| Nethelesse, let them a Gods name feede on theyr owne folly, so they seeke not to darken the beames of others glory. As for Colin, vnder whose person the Authour selfe is shadowed, how furre he is from such vaunted titles and glorious showes, both him selfe sheweth, where he sayth,|
|Of Muses, Hobbin[ol], I conne no skill,|
And also appeareth by the basenesse of the name, wherein it semeth he chose rather to vnfold great matter of argument couertly then, professing it, not suffice thereto accordingly. Which moued him rather in Æglogues then other wise to write, doubting perhaps his habilitie, which he little needed, or mynding to furnish our tongue with this kinde wherein it faulteth; or following the example of the best and most auncient Poetes, which deuised this kind of wryting, being both base for the matter and homely for the manner, at the first to trye theyr habilities, and, as young birdes that be newly crept out of the nest, by little first to proue theyr tender wyngs before they make a greater flyght. So flew Theocritus, as you may perceiue he was all ready full fledged. So flew Virgile, as not yet well feeling his winges. So flew Mantuane, as not being full somd. So Petrarque. So Boccace. So Marot, Sanazarus, and also diuers other excellent both Italian and French Poetes, whose foting this Author euery where followeth; yet so as few, but they be wel sented, can trace him out. So finally flyeth this our new Poete as a birde whose principals be scarce growen out, but yet as [one] that in time shall be hable to keepe wing with the best.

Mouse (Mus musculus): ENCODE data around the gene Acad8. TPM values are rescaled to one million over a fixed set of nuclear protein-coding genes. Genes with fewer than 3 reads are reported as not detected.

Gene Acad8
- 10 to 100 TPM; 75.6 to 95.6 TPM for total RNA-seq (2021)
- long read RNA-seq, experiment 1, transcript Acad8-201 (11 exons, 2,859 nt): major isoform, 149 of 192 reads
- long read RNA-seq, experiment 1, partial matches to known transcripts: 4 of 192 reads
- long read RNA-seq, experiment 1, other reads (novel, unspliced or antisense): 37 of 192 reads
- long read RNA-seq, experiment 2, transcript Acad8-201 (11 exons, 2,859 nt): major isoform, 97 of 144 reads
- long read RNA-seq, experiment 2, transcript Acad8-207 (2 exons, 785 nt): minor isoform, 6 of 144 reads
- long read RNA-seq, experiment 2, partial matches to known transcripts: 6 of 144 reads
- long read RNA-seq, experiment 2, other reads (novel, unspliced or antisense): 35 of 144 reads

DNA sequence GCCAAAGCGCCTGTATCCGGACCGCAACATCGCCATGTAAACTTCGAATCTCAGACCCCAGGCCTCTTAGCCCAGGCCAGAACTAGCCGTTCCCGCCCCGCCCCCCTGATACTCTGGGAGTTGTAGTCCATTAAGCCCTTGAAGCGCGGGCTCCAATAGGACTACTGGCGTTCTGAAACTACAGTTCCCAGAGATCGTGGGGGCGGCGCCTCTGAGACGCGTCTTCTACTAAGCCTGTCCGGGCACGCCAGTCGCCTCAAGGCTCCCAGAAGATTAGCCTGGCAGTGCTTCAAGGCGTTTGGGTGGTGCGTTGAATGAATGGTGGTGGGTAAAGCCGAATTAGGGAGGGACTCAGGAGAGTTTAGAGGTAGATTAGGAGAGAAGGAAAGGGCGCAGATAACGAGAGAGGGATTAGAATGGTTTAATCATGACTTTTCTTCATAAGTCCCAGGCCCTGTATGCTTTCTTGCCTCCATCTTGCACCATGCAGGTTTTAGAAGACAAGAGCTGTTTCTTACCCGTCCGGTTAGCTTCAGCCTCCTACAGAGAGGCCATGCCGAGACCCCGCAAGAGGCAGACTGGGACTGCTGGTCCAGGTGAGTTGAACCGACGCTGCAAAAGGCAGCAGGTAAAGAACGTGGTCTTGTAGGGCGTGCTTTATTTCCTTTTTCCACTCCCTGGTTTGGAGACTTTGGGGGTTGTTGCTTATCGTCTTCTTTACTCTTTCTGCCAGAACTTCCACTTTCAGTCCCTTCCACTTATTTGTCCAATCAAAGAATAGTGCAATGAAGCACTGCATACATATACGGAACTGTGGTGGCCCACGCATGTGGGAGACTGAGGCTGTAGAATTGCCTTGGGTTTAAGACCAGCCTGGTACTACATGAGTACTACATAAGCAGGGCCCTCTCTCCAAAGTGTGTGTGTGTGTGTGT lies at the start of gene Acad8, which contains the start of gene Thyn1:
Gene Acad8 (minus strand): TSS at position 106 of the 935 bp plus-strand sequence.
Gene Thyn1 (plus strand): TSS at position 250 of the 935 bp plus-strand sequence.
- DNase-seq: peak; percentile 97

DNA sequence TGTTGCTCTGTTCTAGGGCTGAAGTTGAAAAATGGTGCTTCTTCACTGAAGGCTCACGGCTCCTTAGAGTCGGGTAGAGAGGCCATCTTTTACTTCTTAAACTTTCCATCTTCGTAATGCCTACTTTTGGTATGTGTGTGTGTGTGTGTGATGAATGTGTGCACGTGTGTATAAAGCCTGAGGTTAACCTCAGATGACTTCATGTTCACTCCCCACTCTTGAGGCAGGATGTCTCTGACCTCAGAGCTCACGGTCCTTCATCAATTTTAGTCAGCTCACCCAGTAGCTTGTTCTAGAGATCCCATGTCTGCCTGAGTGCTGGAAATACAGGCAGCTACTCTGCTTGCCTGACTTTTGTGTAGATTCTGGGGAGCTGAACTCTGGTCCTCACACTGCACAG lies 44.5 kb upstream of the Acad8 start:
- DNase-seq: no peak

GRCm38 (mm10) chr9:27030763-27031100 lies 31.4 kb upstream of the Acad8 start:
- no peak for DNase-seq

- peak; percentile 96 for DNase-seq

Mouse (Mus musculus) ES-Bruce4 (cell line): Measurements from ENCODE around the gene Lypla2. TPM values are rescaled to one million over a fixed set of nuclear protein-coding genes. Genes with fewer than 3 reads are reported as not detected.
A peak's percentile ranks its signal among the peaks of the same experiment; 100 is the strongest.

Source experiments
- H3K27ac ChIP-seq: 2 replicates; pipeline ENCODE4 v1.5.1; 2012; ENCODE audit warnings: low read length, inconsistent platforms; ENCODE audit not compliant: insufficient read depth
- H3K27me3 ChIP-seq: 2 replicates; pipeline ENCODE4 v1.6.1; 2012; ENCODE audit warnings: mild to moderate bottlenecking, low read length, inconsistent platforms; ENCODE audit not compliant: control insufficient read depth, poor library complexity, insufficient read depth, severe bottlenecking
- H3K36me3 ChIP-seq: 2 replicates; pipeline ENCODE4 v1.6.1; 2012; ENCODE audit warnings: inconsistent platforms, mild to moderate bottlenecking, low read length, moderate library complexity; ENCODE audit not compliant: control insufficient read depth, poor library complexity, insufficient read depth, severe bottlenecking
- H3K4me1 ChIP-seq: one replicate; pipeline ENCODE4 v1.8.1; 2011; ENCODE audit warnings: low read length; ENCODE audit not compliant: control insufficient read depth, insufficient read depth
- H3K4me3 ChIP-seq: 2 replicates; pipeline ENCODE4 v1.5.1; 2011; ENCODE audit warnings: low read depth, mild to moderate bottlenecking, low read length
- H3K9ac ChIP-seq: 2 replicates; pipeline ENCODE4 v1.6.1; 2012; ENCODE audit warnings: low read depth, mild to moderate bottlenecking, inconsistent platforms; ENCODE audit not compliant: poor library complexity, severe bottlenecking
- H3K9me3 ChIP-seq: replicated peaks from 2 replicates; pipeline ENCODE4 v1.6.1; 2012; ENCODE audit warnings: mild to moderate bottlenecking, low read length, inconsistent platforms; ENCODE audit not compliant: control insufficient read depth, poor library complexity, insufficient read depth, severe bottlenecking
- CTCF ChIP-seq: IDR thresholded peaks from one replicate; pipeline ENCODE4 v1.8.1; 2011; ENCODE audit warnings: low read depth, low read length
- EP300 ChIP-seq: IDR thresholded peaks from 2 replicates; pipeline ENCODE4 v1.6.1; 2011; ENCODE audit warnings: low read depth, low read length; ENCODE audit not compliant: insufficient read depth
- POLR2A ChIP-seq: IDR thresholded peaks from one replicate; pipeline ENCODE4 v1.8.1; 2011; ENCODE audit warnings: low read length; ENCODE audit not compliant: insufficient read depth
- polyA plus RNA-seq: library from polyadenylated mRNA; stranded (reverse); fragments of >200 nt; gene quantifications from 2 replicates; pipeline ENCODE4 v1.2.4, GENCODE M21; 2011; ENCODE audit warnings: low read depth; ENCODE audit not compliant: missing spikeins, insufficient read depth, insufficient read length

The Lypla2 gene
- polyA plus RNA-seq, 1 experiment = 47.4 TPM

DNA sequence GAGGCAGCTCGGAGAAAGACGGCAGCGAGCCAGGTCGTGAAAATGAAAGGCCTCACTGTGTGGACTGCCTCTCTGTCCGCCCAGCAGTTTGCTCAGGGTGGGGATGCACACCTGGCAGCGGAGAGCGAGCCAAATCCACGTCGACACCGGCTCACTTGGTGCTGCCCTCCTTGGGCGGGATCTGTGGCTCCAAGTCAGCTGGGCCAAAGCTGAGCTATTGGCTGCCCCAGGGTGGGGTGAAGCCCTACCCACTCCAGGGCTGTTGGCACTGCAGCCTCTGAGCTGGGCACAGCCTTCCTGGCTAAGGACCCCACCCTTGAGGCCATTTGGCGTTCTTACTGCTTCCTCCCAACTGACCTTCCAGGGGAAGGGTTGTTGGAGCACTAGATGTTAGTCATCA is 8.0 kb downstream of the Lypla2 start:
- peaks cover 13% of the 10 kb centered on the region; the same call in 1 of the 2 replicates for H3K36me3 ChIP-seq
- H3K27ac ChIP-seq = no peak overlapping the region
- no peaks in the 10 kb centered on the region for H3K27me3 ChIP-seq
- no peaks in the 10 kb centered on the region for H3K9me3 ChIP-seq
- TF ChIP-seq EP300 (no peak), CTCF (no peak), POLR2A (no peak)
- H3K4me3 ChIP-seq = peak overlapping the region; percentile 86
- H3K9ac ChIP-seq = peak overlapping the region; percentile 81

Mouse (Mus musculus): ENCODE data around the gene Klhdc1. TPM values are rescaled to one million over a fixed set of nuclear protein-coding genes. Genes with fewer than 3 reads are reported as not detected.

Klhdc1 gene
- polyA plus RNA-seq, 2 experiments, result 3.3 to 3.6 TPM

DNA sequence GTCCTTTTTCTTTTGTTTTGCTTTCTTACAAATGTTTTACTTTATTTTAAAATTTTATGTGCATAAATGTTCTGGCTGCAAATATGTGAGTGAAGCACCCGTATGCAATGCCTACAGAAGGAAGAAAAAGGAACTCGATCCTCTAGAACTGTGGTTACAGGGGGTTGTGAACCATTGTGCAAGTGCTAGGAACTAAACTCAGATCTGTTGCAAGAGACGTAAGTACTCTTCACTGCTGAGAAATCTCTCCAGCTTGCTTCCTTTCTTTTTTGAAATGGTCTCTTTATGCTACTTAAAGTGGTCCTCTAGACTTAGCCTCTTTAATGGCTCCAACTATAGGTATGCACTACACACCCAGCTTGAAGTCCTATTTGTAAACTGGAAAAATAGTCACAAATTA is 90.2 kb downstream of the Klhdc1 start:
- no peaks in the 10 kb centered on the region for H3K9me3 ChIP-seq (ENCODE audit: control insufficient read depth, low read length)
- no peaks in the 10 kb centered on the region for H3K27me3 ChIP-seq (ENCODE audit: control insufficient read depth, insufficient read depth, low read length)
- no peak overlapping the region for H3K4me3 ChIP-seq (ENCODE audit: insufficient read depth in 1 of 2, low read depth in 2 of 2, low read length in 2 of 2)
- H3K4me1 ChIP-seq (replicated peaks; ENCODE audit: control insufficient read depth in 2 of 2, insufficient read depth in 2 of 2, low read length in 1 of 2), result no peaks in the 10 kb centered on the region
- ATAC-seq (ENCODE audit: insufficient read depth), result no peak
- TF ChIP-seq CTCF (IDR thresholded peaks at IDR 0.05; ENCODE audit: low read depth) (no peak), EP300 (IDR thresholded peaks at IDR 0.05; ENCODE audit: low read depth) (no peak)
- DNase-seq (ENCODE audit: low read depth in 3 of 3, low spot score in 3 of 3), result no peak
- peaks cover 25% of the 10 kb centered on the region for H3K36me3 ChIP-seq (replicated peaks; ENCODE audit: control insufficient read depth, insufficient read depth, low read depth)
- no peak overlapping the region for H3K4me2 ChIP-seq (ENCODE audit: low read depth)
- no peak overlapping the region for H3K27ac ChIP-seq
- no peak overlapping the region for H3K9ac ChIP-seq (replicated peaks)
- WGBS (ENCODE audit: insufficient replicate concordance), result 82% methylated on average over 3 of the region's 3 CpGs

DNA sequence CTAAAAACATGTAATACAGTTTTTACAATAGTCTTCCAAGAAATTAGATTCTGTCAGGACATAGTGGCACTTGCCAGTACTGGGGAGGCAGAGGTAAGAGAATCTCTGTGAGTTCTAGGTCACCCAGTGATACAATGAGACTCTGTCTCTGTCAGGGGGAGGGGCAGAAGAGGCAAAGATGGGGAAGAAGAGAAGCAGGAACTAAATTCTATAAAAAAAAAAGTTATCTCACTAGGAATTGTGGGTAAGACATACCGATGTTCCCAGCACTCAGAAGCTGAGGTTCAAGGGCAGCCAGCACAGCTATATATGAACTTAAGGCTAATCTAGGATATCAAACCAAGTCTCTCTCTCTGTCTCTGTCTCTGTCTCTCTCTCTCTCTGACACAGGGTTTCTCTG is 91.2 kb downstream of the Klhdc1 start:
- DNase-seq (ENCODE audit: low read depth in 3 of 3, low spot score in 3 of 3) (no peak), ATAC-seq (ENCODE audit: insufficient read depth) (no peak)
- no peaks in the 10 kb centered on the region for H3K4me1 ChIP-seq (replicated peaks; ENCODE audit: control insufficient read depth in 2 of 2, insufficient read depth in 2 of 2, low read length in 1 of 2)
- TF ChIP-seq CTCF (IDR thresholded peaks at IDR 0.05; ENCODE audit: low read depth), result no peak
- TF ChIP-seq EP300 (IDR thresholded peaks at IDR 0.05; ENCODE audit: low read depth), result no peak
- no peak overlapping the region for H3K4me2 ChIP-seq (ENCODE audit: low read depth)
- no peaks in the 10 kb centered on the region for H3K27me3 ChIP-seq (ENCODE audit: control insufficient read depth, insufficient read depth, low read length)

|Enough is me to paint out my vnrest, &c:|| 3|